I’m an even nicer esthetician.
I am not an esthetician who will make you feel badly for using drugstore products. I won’t make you feel badly about not washing every single night. I won’t even make you feel guilty if your last facial was over 10 years ago.
But there are some things that my clients tell me that just drive me nuts. So here are a few things you should never say to your esthetician.
- My skin is just so sensitive. Sensitive is such a vague word. I need specifics. Are you prone to redness? Do you have a lot of allergies? Are you prone to breakouts? What has happened in the past that makes you choose the word sensitive now? Don’t tell me that you’re sensitive; give me details about your past reactions.
- I’m just using a hodge podge of random skin care products. We all mix and match. I don’t stick with just one line either. But when I ask you what you’re using, I’m looking for name brands, where you purchase, or active ingredients. I need to know what you’re using so I know what kind of products your skin will tolerate. It also helps me figure out why you might be having problems. The more information you provide, the better I can help you.
- I just saw my plastic surgeon for Botox/ Restylane/ Juvederm/ other injectables this week. All injectables have a waiting period before you can manipulate the skin as I will during massage and extractions. The last thing I want to do is screw up a $1000 worth of filler. Come back after 7-10 days, or better yet, schedule your facial before your visit to the plastic surgeon.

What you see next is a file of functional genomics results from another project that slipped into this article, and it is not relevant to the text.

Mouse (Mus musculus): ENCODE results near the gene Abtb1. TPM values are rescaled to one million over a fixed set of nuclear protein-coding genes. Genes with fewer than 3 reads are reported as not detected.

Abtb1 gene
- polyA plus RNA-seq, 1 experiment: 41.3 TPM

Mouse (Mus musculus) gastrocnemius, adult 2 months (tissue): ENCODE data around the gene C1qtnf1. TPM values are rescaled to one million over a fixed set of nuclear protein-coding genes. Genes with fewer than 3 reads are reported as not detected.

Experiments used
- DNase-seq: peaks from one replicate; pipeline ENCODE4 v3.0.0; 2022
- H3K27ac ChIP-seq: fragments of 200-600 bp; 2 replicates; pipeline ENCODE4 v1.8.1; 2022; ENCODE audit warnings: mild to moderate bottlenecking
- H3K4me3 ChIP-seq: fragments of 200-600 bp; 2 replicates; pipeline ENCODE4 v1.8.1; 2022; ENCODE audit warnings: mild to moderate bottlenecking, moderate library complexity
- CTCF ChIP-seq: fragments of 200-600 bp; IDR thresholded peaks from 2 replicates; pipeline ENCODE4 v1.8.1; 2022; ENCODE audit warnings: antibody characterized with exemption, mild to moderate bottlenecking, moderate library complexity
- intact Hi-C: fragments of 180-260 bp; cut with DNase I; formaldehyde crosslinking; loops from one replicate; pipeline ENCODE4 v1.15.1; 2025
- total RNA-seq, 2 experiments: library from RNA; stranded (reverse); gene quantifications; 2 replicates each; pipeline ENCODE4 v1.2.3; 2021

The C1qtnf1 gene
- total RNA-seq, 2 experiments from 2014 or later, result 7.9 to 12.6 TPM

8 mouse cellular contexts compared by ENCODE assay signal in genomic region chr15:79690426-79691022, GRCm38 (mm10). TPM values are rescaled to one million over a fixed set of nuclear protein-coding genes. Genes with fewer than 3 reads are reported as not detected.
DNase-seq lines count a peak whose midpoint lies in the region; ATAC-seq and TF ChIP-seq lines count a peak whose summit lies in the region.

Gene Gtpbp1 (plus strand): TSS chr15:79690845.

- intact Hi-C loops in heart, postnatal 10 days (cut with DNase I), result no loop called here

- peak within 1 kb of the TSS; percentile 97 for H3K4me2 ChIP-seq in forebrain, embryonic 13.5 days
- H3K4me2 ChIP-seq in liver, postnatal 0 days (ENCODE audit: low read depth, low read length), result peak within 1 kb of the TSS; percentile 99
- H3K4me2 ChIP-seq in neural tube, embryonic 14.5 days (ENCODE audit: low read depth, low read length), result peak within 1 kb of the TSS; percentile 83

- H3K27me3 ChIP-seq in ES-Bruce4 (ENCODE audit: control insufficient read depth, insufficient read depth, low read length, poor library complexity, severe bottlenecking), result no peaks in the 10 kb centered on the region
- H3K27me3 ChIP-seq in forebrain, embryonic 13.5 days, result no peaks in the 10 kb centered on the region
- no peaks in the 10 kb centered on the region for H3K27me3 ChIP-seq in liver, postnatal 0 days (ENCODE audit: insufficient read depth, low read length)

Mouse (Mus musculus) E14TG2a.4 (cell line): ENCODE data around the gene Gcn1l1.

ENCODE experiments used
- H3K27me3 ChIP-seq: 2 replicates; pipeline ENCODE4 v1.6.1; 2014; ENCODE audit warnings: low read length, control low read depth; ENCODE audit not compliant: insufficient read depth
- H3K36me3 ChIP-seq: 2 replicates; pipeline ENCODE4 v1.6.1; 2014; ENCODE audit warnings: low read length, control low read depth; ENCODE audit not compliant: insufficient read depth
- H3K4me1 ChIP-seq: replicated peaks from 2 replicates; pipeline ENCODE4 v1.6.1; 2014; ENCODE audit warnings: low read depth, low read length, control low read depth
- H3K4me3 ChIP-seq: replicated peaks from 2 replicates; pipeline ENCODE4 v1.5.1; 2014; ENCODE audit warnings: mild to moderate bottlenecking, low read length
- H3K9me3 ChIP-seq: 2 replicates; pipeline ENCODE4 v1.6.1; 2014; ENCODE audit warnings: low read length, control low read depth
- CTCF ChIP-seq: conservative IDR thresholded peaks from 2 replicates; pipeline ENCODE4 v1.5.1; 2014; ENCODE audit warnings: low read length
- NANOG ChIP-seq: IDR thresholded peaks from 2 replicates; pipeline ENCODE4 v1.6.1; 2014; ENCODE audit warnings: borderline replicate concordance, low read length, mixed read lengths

- I’m just using stuff my dermatologist gave me, but I can’t remember what it is. I’m not trying to go against the recommendations of your dermatologist, but I still need to know what you’re using. Dermatologists often sell or prescribe products with aggressive ingredients. I need to know what you’re using so I can make sure that I don’t overstimulate your skin.
- I’m using really good stuff. I trust that you think what you’re using is good. You wouldn’t spend your hard-earned dollars on it if you didn’t believe that. But what does good mean to you? Brand name? Expensive? Dermatologist recommended? Recommended by another esthetician? I still need to know what you’re using to prevent an adverse reaction. And “good” skin care doesn’t guarantee it’s good for you. [Tweet this!]
- I don’t need extractions. Everyone needs extractions. And in addition to that, you’re spending a lot of money to see me. Don’t you want to take advantage of that time and let me do what you shouldn’t be doing at home anyway?
- I’m allergic to (insert common ingredient here) and this is the first time I’ve told anyone. I take allergies seriously, as I take all adverse reactions. But if you don’t tell me about an allergy until after I start your facial, the time I spend reading ingredients on every single bottle is now coming out of your massage time. [Tweet this!] If you have an allergy, call ahead and let me look at ingredients before you come in. It will allow the treatment flow better for both of us.
I really care about my clients and their skin conditions. I want to make sure that your experience is amazing from start to finish. If you have one single concern about your skin, I want to make sure we find a solution that works for you. It’s why I write this blog. But you have to let me help you, and you help me by giving me as much information as you can.